Unions doubt Metrorail's ready to roll after two Covid-19 cases at control office
The offices were expected to be reopened today after being sanitised, according to the United National Transport Union (Untu).
This comes as trains are expected to run with drastically limited services from today after the service was halted for three months due to national lockdown regulations.
As a result of the lockdown and vandalism, only four lines will be operational nationally, with limited travel times and sale of tickets, according to Metrorail spokesperson in the Western Cape, Riana Scott.
She said Retreat along the Southern Line would be the first section that would operate in the province, based on the infrastructure that could still accommodate the service.
Out of 18 stations, five would remain closed.
“Trial operations start tomorrow (until Friday). The trial trips will stress-test operational plans for the limited service developed to comply with Covid-19 level regulations; educate commuters in compliance; and to also test contingency plans.
“Only single tickets will be sold during trials. Sold-out notices will be displayed once all the available tickets at a particular station have been sold.
“Gradual service resumption starts with a limited service being officially introduced on July 6. The limited service operates Monday to Saturday with no service on Sundays,” said Scott.
Morning peak service will be between 5am and 9am while the afternoon peak period will be between 3pm and 7pm.
Scott said the turnaround times of the trains at the terminal and end stations would be longer out of necessity because the trains need to be disinfected.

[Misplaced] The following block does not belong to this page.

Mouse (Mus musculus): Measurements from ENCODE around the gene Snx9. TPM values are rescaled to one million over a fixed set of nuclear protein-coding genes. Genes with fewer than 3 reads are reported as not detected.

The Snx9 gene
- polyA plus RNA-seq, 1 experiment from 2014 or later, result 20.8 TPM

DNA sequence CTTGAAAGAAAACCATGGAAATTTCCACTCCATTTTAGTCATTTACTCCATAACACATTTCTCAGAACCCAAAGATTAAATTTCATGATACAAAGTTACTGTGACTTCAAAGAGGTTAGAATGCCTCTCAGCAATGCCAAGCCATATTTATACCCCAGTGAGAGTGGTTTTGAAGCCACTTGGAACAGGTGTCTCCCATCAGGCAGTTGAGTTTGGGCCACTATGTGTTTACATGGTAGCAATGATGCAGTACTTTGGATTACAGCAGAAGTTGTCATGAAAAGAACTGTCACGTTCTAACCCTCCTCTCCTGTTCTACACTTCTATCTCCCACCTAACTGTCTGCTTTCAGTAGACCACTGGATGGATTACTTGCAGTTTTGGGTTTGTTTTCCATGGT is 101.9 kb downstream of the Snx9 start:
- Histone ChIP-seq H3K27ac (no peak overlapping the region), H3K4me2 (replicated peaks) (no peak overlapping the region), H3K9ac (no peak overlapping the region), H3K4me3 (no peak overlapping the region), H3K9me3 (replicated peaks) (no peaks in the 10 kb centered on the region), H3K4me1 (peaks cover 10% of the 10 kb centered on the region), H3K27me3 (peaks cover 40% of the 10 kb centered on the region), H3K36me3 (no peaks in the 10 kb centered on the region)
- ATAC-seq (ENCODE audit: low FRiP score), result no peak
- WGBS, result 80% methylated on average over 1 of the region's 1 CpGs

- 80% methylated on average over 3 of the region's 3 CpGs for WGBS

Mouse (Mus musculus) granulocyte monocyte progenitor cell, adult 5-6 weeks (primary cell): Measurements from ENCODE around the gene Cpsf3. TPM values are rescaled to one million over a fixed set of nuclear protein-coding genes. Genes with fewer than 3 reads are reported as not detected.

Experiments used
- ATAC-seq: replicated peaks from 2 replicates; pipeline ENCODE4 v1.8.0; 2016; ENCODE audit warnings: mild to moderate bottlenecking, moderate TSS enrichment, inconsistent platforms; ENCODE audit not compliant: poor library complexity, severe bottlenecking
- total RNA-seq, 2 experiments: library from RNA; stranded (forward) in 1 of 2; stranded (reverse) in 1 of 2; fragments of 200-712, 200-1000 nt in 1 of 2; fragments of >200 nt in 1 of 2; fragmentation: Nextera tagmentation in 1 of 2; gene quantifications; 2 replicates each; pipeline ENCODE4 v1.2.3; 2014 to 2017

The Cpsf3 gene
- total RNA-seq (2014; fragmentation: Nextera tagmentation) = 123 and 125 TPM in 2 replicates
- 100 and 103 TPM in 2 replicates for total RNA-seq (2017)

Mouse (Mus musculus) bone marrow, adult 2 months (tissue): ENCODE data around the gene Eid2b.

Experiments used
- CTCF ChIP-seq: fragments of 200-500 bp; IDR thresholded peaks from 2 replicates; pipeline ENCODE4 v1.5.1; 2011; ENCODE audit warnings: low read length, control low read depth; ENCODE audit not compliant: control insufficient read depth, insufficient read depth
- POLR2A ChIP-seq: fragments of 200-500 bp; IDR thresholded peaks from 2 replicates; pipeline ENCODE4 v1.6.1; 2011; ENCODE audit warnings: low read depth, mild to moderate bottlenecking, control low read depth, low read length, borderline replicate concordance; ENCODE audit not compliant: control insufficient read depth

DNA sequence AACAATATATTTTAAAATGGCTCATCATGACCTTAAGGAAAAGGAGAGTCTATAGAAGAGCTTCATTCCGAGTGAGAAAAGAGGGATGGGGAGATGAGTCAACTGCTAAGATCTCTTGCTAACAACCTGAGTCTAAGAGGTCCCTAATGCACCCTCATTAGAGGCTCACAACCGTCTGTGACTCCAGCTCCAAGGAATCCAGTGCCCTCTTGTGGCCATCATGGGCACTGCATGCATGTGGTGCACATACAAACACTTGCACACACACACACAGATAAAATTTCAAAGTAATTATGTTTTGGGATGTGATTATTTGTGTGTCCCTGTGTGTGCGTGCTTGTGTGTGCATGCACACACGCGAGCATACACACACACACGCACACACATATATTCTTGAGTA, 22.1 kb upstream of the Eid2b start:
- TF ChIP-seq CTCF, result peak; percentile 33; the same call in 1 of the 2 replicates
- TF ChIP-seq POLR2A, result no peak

Trains have been specially marked with signs indicating social-distancing metres inside and outside the train stations.
However, Untu’s acting general secretary John Pereira said they had received a number of reports of serious problems on the ground level.
“The issues that have been reported indicate that Prasa did not have enough time – after its Covid-19 readiness budget by the Department of Transport was approved last week – to attend to all the areas that have been neglected due to its cash flow constraints during the lockdown.”
Pereira said their members reported that they had run out of the required personal protective equipment (PPE). They were not issued with facial masks but were given a can of five litres of sanitiser to sanitise employees resuming their duties and to sanitise commuters, Pereira said.
“In Cape Town, the Southern Corridor will resume, but train drivers report that there are little of them who can resume their duties. Because of the prolonged period they had to sit at home during the lockdown, the train drivers need to do refresher training on the route before they can start driving again and they need to undergo medical examinations.
“According to them, Prasa (Passenger Rail Agency of SA) failed to pay the bill of the medical practitioners.”
Agency spokesperson Makhosini Mgitywa said: “Prasa will prioritise the Covid-19 hygiene protocols which include on-board social distancing on the trains as well as on the platforms, and the mandatory wearing of face masks for all rail passengers in the stations and inside the trains.
“No hawkers will be allowed to operate as a measure to manage social distancing. Passengers are also encouraged not to travel when feeling unwell but to rather stay home and self-isolate.”
Meanwhile, the SA National Taxi Council (Santaco) has yet to give an update on whether they would push their members to operate at 100% capacity.
The national structure on Sunday called on members to work at maximum capacity, despite disaster regulations stating they may operate at only 70%. Santaco said yesterday they would provide an update on the meeting soon.